A hospital in England fired a Christian nurse because she offered to pray with patients.
Even though United Kingdom Prime Minister Theresa May declared to the island nation’s Parliament that Christians should be able to discuss their faith while at work, a veteran intensive care nurse at Darent Valley Hospital was fired for doing exactly what the British leader said was well within her rights.
Part of the job …
Serving with the hospital for 15 years, Sister Sarah Kuteh was transferred from its intensive care division to its pre-operation unit last year in November. Inquiring about patients’ religious beliefs were a dynamic part of her job because of the serious, possible life-threatening medical conditions they were in prior to going into surgery.
“The Christian mother of three was ‘sacked’ eight months later for, among other things, simply offering to pray with patients about to be operated on,” LifeSiteNews reported.
Kuteh insisted the religion section of the patient questionnaire that she is required to fill out frequently led to most patients voluntarily discussing their faith with her. She maintained that the majority of patients happily shared their religious convictions with her at the hospital located in Dartford, located in England’s region of Kent. She emphasized that her motivation to pray was merely to help them find peace and comfort before their operations.
The former nurse defended herself by noting that the questionnaire indicates that it is optional for patients to state their religion, and she assured that she would always listen to their beliefs before going on to share about her own faith with them.
“I discuss my religion with the patient, and how I have found Jesus Christ, and how much peace I have – especially when patients come to me feeling really, really devastated," Kuteh shared on Christian Concern’s Facebook page.
Fired after complying
The British medical worker also made her story public on the British program, This Morning, where she explained that her immediate supervisor spoke with her for two minutes in April about a few complaints she had received. Kuteh reminded her boss how the hospital’s questionnaire prompted patients to speak out their religious beliefs first on their own volition.
Kuteh stressed in her interview with the British show’s host Nick Ferrari that on no occasion had she ever had patients discuss their faith any more than they wanted to. When someone complained about her leaving a Bible with one patient – in addition to other complaints – the hospital ordered her to stop sharing … and she did.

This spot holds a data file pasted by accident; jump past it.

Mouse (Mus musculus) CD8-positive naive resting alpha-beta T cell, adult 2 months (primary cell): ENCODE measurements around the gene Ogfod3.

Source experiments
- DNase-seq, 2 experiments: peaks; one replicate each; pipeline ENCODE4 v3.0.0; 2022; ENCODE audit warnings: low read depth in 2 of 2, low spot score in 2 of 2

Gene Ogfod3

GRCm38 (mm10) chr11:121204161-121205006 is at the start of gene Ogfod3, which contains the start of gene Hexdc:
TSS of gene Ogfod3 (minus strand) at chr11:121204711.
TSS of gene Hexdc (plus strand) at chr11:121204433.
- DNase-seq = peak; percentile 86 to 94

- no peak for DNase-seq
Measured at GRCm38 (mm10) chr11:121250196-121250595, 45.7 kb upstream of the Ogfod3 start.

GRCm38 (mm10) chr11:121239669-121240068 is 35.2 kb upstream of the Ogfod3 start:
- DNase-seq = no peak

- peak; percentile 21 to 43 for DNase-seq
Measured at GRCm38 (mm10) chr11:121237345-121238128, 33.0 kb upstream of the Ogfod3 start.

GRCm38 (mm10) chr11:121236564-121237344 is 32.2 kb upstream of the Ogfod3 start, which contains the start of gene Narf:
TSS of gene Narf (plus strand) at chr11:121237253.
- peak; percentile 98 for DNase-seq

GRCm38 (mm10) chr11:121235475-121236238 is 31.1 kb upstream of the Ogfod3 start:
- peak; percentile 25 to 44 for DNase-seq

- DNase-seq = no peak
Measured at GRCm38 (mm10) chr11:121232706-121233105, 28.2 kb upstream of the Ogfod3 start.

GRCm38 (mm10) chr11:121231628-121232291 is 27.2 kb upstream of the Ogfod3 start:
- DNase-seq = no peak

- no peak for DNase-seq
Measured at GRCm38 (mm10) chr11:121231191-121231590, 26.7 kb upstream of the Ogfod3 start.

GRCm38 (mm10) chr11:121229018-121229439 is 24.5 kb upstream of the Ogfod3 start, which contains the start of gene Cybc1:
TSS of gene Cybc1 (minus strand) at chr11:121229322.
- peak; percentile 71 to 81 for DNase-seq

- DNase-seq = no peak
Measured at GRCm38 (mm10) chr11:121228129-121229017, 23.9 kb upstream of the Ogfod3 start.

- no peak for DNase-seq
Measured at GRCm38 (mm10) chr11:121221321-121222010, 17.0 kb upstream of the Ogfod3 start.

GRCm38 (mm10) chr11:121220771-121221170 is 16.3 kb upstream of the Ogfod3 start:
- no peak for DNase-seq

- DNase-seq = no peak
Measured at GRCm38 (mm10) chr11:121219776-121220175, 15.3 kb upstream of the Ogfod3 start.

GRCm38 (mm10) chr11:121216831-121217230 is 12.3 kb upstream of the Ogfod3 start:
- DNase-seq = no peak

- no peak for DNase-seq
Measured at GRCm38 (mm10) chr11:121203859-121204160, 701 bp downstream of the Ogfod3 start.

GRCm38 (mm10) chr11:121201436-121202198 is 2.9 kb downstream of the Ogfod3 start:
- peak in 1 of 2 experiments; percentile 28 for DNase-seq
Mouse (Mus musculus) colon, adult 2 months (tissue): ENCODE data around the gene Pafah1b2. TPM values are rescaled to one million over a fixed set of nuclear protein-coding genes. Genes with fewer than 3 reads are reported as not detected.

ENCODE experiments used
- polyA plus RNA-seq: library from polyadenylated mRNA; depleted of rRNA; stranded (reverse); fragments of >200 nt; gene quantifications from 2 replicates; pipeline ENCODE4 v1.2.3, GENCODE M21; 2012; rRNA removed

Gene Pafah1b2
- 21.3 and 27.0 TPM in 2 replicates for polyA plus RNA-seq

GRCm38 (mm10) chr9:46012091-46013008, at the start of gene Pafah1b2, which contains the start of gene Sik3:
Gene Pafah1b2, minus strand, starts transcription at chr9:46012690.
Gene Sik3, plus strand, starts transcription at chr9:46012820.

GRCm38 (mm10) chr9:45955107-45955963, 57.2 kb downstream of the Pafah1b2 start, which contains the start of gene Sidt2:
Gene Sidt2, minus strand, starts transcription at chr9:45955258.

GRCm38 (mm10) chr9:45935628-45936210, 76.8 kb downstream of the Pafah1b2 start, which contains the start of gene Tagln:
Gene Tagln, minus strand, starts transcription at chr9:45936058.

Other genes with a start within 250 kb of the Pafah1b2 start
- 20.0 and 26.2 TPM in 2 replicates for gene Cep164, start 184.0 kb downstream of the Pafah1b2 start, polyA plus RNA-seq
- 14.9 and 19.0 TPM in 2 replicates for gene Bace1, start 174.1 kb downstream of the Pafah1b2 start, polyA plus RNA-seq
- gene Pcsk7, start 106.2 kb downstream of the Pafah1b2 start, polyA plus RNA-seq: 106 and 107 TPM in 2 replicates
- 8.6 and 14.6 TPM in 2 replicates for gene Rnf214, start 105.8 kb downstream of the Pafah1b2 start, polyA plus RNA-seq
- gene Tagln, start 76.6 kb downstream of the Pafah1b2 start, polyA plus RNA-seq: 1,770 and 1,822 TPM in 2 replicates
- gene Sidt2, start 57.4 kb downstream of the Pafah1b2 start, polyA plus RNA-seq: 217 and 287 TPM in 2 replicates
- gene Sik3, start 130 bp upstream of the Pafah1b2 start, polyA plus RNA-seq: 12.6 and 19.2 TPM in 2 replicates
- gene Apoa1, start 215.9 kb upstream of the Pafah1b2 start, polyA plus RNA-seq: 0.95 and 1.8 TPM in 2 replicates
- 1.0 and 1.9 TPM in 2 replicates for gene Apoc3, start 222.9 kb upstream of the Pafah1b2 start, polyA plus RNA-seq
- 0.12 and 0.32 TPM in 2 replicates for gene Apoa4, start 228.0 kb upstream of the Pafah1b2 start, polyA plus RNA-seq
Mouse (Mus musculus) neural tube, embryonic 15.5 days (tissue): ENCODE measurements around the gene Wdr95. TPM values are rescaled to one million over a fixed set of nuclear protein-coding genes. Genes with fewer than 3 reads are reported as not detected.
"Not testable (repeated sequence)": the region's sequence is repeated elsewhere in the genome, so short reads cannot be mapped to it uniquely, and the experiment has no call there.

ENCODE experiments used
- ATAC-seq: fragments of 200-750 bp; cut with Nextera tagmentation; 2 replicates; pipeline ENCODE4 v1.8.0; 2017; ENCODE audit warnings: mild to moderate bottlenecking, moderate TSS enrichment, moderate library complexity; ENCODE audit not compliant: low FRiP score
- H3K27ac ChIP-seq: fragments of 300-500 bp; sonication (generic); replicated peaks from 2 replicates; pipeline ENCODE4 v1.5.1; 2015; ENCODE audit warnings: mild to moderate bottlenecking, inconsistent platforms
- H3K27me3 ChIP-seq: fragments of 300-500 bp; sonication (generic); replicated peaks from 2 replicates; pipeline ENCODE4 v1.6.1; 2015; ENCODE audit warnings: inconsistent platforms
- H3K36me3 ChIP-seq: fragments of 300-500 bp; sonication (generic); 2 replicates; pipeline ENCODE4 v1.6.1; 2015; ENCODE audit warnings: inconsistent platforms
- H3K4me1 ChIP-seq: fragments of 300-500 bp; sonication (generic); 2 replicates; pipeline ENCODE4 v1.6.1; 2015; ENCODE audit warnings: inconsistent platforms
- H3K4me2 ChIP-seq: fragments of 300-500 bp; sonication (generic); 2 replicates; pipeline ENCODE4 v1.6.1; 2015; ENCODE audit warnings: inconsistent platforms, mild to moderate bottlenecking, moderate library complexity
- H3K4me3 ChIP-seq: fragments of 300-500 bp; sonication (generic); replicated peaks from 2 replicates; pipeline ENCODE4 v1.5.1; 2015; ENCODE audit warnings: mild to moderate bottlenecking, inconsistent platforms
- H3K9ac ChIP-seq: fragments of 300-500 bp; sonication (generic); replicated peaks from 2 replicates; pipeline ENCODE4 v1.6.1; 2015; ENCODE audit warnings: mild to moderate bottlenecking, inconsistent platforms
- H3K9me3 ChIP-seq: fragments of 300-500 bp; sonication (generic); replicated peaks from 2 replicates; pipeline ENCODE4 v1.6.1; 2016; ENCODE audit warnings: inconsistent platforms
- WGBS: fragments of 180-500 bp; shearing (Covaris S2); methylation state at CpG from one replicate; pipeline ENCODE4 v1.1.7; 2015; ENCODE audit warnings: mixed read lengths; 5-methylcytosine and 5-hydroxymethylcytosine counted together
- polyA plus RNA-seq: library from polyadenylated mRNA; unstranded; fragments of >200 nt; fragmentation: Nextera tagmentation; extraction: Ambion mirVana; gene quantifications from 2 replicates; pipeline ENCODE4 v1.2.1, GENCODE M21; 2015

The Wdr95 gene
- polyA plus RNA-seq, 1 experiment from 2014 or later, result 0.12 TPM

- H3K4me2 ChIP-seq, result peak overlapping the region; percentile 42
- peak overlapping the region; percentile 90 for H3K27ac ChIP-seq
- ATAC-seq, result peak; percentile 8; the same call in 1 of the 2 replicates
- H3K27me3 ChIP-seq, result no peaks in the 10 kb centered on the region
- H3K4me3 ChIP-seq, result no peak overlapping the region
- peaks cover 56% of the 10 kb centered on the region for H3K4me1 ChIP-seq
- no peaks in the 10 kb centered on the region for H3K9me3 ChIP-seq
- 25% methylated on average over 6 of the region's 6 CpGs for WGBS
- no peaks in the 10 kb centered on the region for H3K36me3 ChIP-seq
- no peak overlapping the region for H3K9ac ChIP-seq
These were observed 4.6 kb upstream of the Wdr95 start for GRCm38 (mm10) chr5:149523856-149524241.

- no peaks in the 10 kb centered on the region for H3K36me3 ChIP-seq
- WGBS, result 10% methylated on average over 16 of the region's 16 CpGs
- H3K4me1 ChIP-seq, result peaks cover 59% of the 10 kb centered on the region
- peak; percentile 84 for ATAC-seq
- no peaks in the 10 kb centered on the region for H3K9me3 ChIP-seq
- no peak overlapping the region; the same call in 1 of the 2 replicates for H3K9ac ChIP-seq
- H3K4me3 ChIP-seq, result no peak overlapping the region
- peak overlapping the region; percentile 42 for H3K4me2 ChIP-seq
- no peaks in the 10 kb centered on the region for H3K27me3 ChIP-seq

"She said not to – I said, 'okay,'" Kuteh related on Facebook.
Additionally, she received a letter the following day from the hospital notifying her that she was allowed to have religious conversations with a patient “if the patient asks for it.”
"I'd always ask the patient if they were comfortable – and most of them were," the ex-nurse insisted.
It was also noted that none of the complaints were ever personally directed at Kuteh.
“She noted that the complaints were indirect and never to Kuteh herself,” TheBlaze’s Mark Hodges relayed. “The sentiments of any patient that asked not to talk about religion were respected. Nevertheless, Kuteh was investigated for breaking hospital rules.”
No fair trial
The devout Christian said that when the hospital investigated her for violating hospital rules, she was not dealt with justly.
"I wasn't allowed to bring any witnesses at all, so I couldn't really test the evidence," she recalled.
Subsequently, due to complaints from patients and because Dartford and Gravesham NHS Trust alleged that Kuteh did not follow her superiors’ orders to cease sharing her faith, the group fired her – which did not bode well for the dedicated nurse.
"I want to challenge the decision," Kuteh expressed, noting that she and her three children could very well end up homeless without her job.
The mother of three’s lawsuit argues that she was the subject of an unfair dismissal over the matter.
Kuteh’s former employer justified its decision to fire the Christian nurse, insisting that it was merely acting to protect its patients.
“We have a duty to our patients to ensure that when they are at their most vulnerable, they are not exposed to the unsolicited beliefs and/or views of others – religious or otherwise,” a representative of Dartford and Gravesham NHS Trust told the U.K.’s MirrorOnline.
The unemployed nurse asked the British Internet news source how sharing her Christian faith could possibly be deemed detrimental.
"How could telling anyone about Jesus Christ really be harmful to any patient?" Kuteh pondered.